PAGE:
It started with Bernard Cromwell’s The Saxon Stories, upon which the acclaimed BBC series “The Last Kingdom” is based. It continued with Judson Roberts’ “The Strongbow Saga“, Giles Kristoan’s “Raven Trilogy”, and James Wilde’s books about Hereward, the English hero that some claim the Robin Hood tales were based on.

The question puzzling me for quite some time is why this dark turn toward such violent reads? What is it that draws me to them and keeps me reading?

I may have found at least a partial answer in one of Kristian’s books, when the young Viking Raven muses on “the love of chaos.” How even in the most life-threatening moments, when absolute silence is needed to keep death from descending and destroying them all, part of him wants to cry out and “turn that still night into seething madness.” Part of him wants to “break through the thick ice of that mute terror, for even chaos would be better than waiting, than expecting the fire to reach out of the night and eat your flesh.”

Perhaps we’ve all felt a bit of that “love of chaos” at some time in our lives. Felt in the face of some extreme danger a wild giddy urge–to run the car off the edge of a dark winding road, to step off the edge of the cliff into the wild-blue thrill of free-fall. Perhaps all extreme sport enthusiasts harbor a bit of this in their hearts when attempting their death-defying stunts. The mad desire to push past the edge of all reason into a wild unknown.

Maybe my turn toward these violent reads is a dormant “love of chaos,” the urge to experience, if only vicariously, that death-defying thrill. To travel with these warriors into a dark unknown as they risk death and destruction in a daring quest for gold and glory. To risk all to see what great gain may stand on the other side. Or not.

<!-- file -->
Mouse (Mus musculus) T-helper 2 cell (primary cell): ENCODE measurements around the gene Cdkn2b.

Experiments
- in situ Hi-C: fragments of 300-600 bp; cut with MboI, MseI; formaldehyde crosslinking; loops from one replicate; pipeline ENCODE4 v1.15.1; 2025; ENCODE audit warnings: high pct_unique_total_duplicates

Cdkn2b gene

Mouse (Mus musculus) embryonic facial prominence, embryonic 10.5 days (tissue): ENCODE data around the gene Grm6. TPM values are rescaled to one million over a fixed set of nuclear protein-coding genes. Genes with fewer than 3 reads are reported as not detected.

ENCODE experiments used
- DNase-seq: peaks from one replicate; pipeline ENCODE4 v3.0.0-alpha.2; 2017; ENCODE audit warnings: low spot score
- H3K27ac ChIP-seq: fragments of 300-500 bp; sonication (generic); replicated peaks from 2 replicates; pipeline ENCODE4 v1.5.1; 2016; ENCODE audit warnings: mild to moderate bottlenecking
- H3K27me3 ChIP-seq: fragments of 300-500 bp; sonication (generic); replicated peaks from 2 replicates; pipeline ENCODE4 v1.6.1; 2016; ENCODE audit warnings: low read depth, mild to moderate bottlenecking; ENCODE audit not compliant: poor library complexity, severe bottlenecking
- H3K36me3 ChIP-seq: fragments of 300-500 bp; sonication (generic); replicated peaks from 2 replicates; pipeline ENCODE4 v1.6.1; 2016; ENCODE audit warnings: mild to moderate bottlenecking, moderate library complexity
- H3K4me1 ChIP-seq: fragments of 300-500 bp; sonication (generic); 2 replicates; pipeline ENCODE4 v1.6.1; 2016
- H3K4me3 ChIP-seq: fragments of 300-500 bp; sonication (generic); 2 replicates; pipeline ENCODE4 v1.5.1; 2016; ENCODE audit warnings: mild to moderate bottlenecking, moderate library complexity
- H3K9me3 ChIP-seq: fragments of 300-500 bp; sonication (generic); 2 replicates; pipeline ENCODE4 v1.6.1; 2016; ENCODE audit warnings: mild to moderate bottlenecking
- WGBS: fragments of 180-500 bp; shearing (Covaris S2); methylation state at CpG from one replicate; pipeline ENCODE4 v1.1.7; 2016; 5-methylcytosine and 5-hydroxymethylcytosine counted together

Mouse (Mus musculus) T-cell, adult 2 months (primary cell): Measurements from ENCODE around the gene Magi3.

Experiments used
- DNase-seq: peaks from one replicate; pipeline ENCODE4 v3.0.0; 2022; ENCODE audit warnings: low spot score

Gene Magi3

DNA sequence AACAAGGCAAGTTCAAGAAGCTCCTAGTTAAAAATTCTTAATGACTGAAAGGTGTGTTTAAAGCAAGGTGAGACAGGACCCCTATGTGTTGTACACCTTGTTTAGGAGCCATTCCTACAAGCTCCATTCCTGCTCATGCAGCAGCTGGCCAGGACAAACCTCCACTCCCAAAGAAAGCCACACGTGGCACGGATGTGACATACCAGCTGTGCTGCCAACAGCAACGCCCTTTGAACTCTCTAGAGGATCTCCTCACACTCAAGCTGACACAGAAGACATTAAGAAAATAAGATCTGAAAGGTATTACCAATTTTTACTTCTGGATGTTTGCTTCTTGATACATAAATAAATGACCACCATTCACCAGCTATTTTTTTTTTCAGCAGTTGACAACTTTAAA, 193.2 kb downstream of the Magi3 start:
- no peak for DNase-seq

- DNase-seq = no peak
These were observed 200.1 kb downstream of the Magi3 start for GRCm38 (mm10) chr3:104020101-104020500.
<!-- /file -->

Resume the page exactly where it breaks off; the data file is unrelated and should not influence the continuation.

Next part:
I can’t help seeing some of this “love of chaos” playing out on the political stage today in what some have called a kind of “wrecking-ball” mentality in some American voters. Their impatience with restraint, nuance, diplomacy, and what they see as political correctness. The wild urge to tear it all down, all apart, and see what rises out of the ashes. They see Trump as wielding the wrecking ball that will destroy the status quo in the wild hope that out of such chaos will come gold and glory.

I’m far from being a Trump fan, but I do understand that wild impulse. In certain seemingly hopeless situations, throwing caution to the wind has a strong appeal. The desperate hope is that chaos itself will become the cauldron out of which a new, better world will emerge.

This urge toward chaos has strong a strong corollary in nature, in the violent upheavals that impose a new order:  The shifting Teutonic plates that broke apart to create the continents and seas that sustain life today. The glaciers that ripped away vast chunks of earth to carve out spectacular canyons and riverbeds. The wild-fire that brings so much destruction, yet germinates new seeds for future forests.The list goes on.